One of the most significant component present not only on our Earth but also in our body is the Nitrogen. Beginning from the body’s genetic constituents like nucleic acids and proteins to the other forms of nature it is considered to be essential ingredients. The 78 % of the volume is covered by the nitrogen only of all the other gases found in the atmosphere, however this abundant resources is still unused by numerous living beings. The part of nitrogen that is been consumed by the microbial organisms is then available to plants and then is passed to the other animal life.
Understanding Nitrogen Cycle
The movement of nitrogen within and between the layers such as atmosphere, biosphere, hydrosphere and geosphere is termed as nitrogen cycle. Nitrogen travels through the abiotic and biotic parts of the Earth’s system. It (nitrogen) enters the soils from the urea of urine, and dead and decayed material of the plants and animals. Further, this waste material ( urine and proteins) starts degrading and decomposing by the few bacteria present in the soil to form ammonia (NH3) and other products. This process is known as nitrogen fixation.
Gradually this ammonia is converted into nitrate (NO3-) and nitrite (NO2-) and certain other bacteria belonging to the Nitrobacter and Nitrosomonas genera. These products are used by the plants and other bacteria, like the nitrate is degraded by the microorganisms to release the nitrogen and thereby enters the atmosphere.
The available atmospheric nitrogen in the atmosphere is consumed by the nitrogen fixing bacteria (found in the roots of the leguminous plants) and is also used in the synthesis of biomolecules (like amino acids). So, ultimately the consumers that are predators and herbivores gain their nitrogen from the plants and animals they consume or eat. later on, this nitrogen is released back to the atmosphere with the animals and plants waste and then is again decomposed by the bacteria and fungi.
Finally, the energy is released and consumed and even the nitrogen is recycled numerous times in the atmosphere with the help of nitrogen and microorganisms by converting the nitrite and nitrate into nitrogen gas ( denitrification).
Elaborating the process, so there are five main steps involved in the nitrogen cycle like: nitrogen fixation, nitrogen uptake, nitrogen mineralization, nitrification and denitrification. These are been described below.
In the process of nitrogen fixation, the nitrogen (N2) is converted to ammoniums (NH4+), the only way to fix or get the nitrogen from the atmosphere and the microorganisms involved in this are known as nitrogen-fixing organisms. These types of microorganisms belongs the genus Rhizobium, that has the potential to fix nitrogen and can it into ammonium by undergoing the metabolic processes.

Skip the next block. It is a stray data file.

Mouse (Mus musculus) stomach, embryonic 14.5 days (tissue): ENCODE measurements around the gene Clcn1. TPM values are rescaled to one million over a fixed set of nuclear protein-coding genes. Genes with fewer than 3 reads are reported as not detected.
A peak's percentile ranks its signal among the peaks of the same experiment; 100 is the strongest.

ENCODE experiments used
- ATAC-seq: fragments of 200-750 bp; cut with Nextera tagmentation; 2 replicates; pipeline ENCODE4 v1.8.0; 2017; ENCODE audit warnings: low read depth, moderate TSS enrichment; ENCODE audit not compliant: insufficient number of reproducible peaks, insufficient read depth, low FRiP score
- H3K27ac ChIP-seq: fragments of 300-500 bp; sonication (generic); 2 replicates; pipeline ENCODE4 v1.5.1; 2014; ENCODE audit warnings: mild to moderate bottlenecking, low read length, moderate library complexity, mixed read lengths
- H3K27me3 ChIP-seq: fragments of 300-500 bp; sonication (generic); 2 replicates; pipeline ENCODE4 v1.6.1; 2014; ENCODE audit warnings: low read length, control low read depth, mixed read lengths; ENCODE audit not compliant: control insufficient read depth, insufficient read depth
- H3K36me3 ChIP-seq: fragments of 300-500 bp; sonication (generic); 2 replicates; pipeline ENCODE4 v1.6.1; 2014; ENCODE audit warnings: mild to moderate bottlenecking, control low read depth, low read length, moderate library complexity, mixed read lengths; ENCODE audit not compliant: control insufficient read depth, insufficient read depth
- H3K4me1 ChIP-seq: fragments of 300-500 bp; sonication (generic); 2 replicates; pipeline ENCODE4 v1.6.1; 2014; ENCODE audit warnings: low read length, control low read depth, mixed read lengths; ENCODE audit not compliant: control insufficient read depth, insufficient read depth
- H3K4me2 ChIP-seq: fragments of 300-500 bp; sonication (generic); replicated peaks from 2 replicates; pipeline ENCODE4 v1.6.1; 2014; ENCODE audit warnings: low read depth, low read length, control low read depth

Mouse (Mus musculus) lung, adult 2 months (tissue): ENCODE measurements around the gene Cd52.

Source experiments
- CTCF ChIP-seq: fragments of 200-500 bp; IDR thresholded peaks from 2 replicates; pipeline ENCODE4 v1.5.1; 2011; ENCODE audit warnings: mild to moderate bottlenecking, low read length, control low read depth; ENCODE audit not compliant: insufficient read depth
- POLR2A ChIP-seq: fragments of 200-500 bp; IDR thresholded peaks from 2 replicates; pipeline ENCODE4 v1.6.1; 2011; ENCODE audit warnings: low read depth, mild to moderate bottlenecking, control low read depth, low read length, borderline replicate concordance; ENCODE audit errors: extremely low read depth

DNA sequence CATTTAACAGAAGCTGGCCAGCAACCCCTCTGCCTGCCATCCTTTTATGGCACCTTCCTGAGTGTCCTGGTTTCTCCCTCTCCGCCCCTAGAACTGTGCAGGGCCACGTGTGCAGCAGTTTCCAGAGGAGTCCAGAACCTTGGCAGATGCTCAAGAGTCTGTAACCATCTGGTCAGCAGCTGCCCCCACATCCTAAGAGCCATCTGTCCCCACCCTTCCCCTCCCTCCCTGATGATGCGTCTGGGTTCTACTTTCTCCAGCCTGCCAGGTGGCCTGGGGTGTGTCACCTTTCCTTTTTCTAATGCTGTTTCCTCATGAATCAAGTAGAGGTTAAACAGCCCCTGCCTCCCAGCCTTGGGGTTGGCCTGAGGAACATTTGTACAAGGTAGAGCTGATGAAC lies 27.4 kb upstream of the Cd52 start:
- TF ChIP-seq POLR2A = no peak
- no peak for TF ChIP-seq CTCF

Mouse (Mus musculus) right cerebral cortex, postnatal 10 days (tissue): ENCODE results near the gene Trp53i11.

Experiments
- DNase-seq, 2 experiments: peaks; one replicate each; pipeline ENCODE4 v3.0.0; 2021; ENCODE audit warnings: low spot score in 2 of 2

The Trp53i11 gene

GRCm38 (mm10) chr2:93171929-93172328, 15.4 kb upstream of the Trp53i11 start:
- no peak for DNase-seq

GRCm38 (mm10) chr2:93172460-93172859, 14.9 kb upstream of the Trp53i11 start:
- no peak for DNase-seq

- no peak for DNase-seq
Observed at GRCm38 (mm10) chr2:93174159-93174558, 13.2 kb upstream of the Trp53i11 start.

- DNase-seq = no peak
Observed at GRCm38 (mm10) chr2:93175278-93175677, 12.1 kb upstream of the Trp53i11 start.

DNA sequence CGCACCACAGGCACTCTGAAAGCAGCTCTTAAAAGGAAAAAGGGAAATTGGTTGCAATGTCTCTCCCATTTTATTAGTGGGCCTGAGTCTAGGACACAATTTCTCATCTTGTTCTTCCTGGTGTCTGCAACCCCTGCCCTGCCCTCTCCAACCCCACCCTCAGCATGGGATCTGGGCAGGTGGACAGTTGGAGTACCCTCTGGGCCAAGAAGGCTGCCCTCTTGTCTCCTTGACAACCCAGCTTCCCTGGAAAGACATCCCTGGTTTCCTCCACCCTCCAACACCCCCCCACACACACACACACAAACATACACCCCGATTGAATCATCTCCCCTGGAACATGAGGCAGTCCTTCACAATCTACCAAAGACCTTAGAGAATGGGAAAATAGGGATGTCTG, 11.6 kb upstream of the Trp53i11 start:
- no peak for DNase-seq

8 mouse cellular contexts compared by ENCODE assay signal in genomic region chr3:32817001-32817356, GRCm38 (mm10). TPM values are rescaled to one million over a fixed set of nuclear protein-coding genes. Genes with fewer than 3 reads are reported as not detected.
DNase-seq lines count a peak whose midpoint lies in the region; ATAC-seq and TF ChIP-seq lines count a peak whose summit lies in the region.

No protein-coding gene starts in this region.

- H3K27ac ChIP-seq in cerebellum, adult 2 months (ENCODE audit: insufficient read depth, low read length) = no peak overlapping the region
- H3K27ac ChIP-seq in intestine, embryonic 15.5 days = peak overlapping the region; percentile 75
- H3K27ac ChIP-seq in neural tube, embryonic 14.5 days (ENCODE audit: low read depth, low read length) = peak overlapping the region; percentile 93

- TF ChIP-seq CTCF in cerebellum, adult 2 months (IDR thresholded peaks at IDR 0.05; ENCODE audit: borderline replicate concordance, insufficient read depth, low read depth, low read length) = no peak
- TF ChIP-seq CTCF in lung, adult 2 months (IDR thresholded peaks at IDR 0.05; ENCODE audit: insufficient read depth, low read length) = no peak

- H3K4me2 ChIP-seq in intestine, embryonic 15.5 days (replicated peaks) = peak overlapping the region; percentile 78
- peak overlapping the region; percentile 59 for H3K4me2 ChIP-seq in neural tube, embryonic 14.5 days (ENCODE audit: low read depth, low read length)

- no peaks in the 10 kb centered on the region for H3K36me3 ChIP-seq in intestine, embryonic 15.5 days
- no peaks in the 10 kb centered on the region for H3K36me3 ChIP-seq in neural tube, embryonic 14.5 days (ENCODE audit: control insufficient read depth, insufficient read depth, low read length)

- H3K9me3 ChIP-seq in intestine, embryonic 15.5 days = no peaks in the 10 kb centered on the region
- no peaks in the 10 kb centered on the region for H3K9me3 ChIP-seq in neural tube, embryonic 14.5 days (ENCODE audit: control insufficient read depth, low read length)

These occurs often forms the symbiotic relationship with the host plants, this symbiosis is commonly observed in the legume family such as peas, beans and clover. In this relationship both the host plant and microorganisms are benefited. As the microorganism inhabit themselves on the roots nodules of the legume plants and receive carbohydrates and a safe environment to get the carbohydrates and in exchange they provide the nitrogen they fixed during the time.
However, there are free-living nitrogen fixing bacteria such as cyanobacteria. They do not need any host plant to fix the nitrogen from the atmosphere. In addition, there few high-energy natural events that are responsible for fixing nitrogen in a significant amount, these events are forest fires, lightning, and the volcanoes and hot lava flows. These events and their energy flow are capable of breaking the triple bonds of the N2 molecules and make the N atoms available to the atmosphere for further transformation.
Nitrogen Uptake (Assimilation)
NH4+→ Organic N
The nitrogen-fixing bacteria produce ammonium (NH4+), which is taken up either by the host plant or other organisms present in the soil, bacterial itself and is integrated in making proteins, amino acids and other organic nitrogen compounds.
Nitrogen Mineralization (Ammonification)
Organic N →NH4+
In this process, after the incorporation of the nitrogen into organic matter, it is once again converted into the inorganic nitrogen, which is also known as the ‘decay’. The waste of the dead pants and animals are consumed by the decomposers and are involved into the process of decomposing organic matter. Now again, the vital amount of nitrogen carried within the dead organisms is free to get converted into the ammonium. Now this free ammonium is ready to be consumed by the plants and then this will transformed into nitrate (NO3-) by the process of nitrification.
NH4+ → NO3-
Here, the ammonia is transformed into the nitrate with the help of bacteria present in the soil. Whereas, by the oxidation of ammonia, and in presence of Nitrosomonas bacteria, they produce nitrites. Sequentially, these nitirites are converted into the nitrates by the Nitrobacter. This break down process is very crucial one, as the ammonia gas is toxic to the plants.
Nitrification takes place in the presence of oxygen, and therefore the oxygen-rich environment such as flowing waters, top layers of the soil and sediments are the needed.
This is reaction: 2NH3 + 3O2→ 2NO2- +2H+ + 2H2O
2NO2- + O2 → 2NO3-
NO3- → N2 + N2O
Finally, when the nitrogen compounds makes it come back to the atmosphere is denitrification by the converting the nitrate (NO3-) into the gaseous nitrogen (N). The responsible bacterial species for the denitrification are the Pseudomonas and Clostridium denitrifying bacterial species, that are helpful in processing the bitrate into oxygen and releasing nitrogen gas as the byproduct.